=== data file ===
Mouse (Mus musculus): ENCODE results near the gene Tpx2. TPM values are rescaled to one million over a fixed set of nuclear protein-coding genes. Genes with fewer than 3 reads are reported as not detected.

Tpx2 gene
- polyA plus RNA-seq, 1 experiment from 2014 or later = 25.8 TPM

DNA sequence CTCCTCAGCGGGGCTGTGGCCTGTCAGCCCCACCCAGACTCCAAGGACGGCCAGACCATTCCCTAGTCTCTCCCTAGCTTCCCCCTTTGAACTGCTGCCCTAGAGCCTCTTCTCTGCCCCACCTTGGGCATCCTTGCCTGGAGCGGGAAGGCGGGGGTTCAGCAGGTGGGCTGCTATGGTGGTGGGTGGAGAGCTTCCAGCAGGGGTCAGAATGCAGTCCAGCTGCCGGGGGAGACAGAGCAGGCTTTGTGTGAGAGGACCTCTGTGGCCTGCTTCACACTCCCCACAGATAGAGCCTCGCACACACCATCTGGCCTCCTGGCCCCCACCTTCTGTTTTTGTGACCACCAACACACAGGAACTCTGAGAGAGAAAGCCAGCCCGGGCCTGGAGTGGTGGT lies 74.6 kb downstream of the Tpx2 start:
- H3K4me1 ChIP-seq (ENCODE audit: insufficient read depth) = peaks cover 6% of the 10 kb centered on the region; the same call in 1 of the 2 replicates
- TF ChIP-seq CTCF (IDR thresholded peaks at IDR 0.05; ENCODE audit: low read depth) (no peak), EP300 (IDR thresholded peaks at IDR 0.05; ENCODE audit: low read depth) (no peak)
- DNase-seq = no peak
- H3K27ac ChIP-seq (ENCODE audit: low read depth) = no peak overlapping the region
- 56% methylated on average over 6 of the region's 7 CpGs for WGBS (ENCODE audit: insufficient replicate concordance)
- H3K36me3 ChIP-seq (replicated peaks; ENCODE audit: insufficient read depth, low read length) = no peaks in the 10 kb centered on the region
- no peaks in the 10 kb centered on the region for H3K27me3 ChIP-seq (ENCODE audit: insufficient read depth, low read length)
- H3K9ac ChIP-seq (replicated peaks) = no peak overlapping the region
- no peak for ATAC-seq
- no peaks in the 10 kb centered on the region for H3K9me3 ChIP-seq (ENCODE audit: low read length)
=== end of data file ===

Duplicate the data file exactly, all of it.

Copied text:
Mouse (Mus musculus): ENCODE results near the gene Tpx2. TPM values are rescaled to one million over a fixed set of nuclear protein-coding genes. Genes with fewer than 3 reads are reported as not detected.

Tpx2 gene
- polyA plus RNA-seq, 1 experiment from 2014 or later = 25.8 TPM

DNA sequence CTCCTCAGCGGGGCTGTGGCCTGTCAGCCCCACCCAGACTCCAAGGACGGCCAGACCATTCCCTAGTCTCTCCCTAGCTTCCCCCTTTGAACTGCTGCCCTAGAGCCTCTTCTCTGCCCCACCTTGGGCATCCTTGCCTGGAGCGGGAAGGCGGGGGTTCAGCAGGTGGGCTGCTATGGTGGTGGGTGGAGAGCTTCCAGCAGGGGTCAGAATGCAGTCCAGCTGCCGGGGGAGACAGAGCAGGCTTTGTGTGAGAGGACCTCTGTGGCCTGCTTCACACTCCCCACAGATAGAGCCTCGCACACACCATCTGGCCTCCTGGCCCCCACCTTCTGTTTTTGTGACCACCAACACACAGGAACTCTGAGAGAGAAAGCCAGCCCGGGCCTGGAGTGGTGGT lies 74.6 kb downstream of the Tpx2 start:
- H3K4me1 ChIP-seq (ENCODE audit: insufficient read depth) = peaks cover 6% of the 10 kb centered on the region; the same call in 1 of the 2 replicates
- TF ChIP-seq CTCF (IDR thresholded peaks at IDR 0.05; ENCODE audit: low read depth) (no peak), EP300 (IDR thresholded peaks at IDR 0.05; ENCODE audit: low read depth) (no peak)
- DNase-seq = no peak
- H3K27ac ChIP-seq (ENCODE audit: low read depth) = no peak overlapping the region
- 56% methylated on average over 6 of the region's 7 CpGs for WGBS (ENCODE audit: insufficient replicate concordance)
- H3K36me3 ChIP-seq (replicated peaks; ENCODE audit: insufficient read depth, low read length) = no peaks in the 10 kb centered on the region
- no peaks in the 10 kb centered on the region for H3K27me3 ChIP-seq (ENCODE audit: insufficient read depth, low read length)
- H3K9ac ChIP-seq (replicated peaks) = no peak overlapping the region
- no peak for ATAC-seq
- no peaks in the 10 kb centered on the region for H3K9me3 ChIP-seq (ENCODE audit: low read length)